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Night at the Museum Fair

Non-violence and civil rights.

I've been trying to write this post for over a year, but each time I get started we get swept into it again. I have had people ask how I got Jack started in studying this topic and how I introduced it. Honestly I didn't do a thing. He got this started all on his own. Once he was going I tried to answer his questions and provide materials for his consumption. How I think it got started?  

From a very young age Jack was obsessed with Albert Einstein. He wanted to read books about Einstein but at 5 years old we had a hard time finding a book he could read on his own, with enough information to satisfy his interest. I ran across the manga biography series Great Figures in History. We bought the Einstein and he wanted more. So I bought the Gandhi book, followed by the Mandela book, then Mother Theresa. He couldn't get enough of them. I think these are what planted the seed. It took years for the seed to start growing but eventually he was asking more and more questions.  

When he was nine he wanted to learn more about Gandhi and I tried to find more for his age, which was hard. They were either to simple or too adult.  Eventually we let him watch the movie, with us of course.  He had so many questions. We tried to answer them as best we could and researched what we couldn't.  During our conversation we brought up Mandela and Martin Luther King Jr.  He had read the Mandela book and wanted to know more about him. So we research more. This was about the time that the movie, A Long Walk to Freedom came out. My husband and I watched it first, and decided to let him watch it. It really fanned the flame. I remember he watched it on a Friday before our homeschool group park day. We were over an hour late, because he had so many questions and the questions didn't stop for days.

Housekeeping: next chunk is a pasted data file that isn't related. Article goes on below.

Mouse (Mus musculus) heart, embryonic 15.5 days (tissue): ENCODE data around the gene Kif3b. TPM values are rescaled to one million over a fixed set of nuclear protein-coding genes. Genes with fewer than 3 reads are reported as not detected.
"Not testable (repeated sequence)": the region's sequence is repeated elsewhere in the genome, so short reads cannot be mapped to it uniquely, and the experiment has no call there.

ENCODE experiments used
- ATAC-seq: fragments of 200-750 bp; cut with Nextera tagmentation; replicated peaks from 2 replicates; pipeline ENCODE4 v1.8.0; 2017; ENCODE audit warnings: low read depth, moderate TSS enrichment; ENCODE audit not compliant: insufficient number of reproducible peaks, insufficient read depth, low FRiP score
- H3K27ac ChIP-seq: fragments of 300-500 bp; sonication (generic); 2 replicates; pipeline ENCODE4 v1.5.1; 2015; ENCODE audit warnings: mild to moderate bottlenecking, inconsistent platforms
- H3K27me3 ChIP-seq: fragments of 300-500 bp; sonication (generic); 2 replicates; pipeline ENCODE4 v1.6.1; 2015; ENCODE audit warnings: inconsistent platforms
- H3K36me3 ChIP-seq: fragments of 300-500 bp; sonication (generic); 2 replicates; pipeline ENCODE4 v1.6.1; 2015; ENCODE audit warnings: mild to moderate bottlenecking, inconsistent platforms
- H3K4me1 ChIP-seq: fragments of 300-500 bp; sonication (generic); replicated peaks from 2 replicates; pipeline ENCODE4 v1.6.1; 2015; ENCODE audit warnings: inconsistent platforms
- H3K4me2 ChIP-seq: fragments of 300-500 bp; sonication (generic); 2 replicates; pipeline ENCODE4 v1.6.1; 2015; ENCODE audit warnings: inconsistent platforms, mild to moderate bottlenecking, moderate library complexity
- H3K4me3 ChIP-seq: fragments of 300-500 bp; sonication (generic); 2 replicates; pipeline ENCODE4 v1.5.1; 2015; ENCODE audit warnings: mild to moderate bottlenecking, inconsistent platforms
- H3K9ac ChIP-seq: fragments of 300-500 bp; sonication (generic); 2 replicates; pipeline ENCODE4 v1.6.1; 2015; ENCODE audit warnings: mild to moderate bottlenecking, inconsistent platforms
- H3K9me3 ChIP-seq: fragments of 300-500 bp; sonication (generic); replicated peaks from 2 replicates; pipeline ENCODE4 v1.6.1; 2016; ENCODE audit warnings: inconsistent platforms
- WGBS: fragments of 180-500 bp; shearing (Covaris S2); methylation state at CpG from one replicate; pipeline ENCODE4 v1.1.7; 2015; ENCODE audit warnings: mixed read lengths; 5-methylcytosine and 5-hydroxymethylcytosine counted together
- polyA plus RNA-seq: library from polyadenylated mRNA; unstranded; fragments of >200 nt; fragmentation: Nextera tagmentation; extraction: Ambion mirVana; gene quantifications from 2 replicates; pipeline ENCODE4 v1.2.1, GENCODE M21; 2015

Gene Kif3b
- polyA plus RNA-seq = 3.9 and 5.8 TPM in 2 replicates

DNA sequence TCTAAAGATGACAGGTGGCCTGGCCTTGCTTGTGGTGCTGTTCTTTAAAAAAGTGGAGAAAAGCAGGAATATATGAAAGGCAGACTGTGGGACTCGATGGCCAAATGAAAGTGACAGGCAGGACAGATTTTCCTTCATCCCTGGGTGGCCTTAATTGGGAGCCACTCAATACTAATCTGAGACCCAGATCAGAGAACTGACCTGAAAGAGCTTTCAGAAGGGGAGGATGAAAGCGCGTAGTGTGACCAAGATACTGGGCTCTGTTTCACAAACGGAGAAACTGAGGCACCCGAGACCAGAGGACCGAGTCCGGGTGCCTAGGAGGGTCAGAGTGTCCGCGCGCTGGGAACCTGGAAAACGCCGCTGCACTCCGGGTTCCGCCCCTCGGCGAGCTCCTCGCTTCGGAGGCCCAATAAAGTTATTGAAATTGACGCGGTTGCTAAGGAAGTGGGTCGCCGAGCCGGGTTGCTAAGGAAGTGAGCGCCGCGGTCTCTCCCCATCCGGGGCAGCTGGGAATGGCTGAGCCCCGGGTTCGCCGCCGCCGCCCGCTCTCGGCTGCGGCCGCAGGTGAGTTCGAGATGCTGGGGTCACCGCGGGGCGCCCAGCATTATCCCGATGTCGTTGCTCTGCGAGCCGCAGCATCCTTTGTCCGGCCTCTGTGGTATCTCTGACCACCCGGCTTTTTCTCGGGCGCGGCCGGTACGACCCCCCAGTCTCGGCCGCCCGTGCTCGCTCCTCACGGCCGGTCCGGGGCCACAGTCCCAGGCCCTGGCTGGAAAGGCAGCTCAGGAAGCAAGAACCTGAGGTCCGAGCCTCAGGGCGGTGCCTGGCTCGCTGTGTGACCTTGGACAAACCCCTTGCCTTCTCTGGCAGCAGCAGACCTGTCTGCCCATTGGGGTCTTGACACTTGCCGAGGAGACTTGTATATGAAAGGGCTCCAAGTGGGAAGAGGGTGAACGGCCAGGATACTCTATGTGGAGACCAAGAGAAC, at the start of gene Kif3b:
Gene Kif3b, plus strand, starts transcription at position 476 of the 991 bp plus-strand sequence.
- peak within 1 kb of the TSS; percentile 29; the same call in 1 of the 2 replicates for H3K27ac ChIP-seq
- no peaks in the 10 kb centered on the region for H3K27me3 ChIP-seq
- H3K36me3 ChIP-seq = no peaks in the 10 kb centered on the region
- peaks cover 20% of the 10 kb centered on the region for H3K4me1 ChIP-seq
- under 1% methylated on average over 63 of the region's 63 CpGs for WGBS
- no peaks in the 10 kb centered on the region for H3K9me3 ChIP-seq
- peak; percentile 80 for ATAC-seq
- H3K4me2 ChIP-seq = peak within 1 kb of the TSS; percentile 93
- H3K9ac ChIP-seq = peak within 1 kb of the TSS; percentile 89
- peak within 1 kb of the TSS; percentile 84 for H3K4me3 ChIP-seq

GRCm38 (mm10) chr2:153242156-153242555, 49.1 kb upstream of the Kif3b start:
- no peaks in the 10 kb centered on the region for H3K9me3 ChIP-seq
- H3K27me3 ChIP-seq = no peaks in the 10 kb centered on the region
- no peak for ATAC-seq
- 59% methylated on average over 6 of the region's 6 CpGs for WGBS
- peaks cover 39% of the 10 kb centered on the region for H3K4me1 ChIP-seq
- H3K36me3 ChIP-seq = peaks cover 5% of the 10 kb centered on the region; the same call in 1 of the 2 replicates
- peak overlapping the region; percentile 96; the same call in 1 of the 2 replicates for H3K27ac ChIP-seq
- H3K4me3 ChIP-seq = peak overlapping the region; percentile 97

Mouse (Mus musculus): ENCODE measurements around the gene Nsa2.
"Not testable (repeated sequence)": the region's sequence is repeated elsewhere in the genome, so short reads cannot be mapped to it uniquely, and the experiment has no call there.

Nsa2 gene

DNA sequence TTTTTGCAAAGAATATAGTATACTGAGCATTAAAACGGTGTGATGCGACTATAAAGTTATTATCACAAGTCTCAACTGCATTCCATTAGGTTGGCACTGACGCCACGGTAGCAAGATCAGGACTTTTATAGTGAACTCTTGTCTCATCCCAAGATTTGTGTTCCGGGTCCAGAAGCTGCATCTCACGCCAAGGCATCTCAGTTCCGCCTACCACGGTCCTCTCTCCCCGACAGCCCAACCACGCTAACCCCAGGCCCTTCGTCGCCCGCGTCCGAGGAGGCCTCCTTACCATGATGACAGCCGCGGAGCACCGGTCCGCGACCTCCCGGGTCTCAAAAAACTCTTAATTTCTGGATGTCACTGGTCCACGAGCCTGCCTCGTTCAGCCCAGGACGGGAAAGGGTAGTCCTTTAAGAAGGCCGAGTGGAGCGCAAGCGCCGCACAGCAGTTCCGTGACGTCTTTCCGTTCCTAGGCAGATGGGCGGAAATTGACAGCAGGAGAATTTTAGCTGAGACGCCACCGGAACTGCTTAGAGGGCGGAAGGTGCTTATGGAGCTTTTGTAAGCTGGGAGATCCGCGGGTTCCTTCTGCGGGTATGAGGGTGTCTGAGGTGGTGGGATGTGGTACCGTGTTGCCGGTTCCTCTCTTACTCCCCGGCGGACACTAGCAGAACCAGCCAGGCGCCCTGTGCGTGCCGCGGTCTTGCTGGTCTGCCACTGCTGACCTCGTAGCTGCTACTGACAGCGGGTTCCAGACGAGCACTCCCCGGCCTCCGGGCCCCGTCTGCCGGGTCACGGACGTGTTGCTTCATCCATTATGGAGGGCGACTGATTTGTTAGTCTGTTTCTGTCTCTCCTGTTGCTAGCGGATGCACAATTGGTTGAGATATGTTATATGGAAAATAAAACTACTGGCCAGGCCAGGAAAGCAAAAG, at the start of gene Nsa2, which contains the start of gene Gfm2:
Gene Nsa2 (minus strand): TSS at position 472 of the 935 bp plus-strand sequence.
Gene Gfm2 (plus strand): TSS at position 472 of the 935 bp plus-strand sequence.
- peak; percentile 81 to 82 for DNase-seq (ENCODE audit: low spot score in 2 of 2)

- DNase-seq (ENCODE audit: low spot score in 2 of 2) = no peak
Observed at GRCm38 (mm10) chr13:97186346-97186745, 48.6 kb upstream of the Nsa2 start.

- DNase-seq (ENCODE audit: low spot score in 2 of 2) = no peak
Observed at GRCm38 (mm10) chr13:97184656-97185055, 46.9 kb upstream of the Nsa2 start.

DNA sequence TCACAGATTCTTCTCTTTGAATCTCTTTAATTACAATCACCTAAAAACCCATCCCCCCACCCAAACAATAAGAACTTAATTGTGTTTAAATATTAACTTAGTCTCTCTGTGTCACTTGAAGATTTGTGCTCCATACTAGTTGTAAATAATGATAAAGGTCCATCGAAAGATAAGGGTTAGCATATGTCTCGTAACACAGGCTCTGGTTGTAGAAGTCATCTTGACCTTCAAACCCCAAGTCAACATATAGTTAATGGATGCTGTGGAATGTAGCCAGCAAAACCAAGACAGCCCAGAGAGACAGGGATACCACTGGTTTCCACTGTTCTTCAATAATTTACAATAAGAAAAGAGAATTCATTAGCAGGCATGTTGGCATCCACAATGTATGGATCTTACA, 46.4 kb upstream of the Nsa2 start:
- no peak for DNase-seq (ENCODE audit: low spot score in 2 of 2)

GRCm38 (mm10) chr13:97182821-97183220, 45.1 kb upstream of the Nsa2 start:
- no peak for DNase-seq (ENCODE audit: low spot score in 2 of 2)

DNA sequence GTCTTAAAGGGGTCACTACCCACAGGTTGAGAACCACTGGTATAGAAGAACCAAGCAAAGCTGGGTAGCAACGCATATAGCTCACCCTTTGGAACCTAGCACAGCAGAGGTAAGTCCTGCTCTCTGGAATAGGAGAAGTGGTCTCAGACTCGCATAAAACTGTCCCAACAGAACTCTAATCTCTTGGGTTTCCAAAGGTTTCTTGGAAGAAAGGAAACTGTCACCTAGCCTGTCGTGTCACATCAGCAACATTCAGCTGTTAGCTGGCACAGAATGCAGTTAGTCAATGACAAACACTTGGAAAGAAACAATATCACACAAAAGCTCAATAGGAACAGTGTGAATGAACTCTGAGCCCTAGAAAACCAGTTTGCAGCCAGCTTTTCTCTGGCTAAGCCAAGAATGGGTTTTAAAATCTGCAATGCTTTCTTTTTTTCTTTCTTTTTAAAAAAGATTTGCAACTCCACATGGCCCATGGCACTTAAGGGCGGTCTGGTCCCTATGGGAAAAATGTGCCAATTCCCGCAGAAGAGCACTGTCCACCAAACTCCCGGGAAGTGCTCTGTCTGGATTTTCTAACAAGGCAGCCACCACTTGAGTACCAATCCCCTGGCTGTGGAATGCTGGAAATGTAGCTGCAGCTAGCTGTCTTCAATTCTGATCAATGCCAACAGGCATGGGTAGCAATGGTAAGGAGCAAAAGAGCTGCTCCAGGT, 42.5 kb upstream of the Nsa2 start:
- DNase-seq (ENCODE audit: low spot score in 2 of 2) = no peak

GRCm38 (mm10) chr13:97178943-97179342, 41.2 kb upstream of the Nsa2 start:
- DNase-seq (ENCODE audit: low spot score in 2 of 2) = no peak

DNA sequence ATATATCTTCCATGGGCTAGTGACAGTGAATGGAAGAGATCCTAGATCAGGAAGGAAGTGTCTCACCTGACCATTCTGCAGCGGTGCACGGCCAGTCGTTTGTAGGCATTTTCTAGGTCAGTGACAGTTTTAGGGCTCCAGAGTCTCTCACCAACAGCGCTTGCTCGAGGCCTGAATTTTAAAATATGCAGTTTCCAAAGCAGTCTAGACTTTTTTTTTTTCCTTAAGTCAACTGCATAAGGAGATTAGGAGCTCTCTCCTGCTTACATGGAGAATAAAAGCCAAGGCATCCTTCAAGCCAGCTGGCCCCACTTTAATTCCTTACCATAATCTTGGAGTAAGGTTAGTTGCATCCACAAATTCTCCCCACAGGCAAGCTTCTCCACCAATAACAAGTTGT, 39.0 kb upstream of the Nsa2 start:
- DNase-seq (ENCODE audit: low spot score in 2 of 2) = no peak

Through our research we also learned of the documentary, A Force More Powerful.  I would highly recommend this to anyone. It is a wonderful look at non violent protests throughout history and their effect. I also liked that it looked at some of the well known protest through the lives of participants who were not as well known as say Mandela or MLK jr. 

During our research, it was mentioned more than once that Gandhi was a big influence on Martin Luther King Jr. and our civil rights movement in America.  We started watching and reading what was available. There is a great episode of American Experience about the Montgomery Bus boycott. 

Last year on Martin Luther King Jr. day I took him to see Selma. It was an amazing experience to be in the theater that day.  As we were standing in line to get tickets, an older couple started sharing their experiences of living through the time of Martin Luther King Jr. and what she remembered.  

Just recently we were able to attend an event at our local university and the main speaker had interviewed Martin Luther King Jr., marched at Selma and attended his speech at the March on Washington. 

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This has been one of my favorite rabbit trails in our homeschooling experience and a perfect example of how I want all of our homeschool experience to be.  I can't wait to see what else we will explore on this subject and where it takes us and especially where is takes Jack. 

Comments

Carrie

I absolutely love this! It's been a long while, and I know there is some violence ,but when I was in High School my teacher let us watch the movie about Steve Biko. It had such an impact on me. It might be something he would be into in the future:). Thanks for offering such wonderful inspiration.

Carrie

I just looked it up. It's called Cry Freedom. It's PG :)

Joey

Thanks for reminding me of that Carrie. I watched it in high school also. I think I will watch again and see if we can show him. There were certain parts of Gandhi and Selma that I was worried about, but he was okay. I forgot to mention we also watched To Kill a Mockingbird. Another that is on our list is Rabbit Proof Fence.

~Joey

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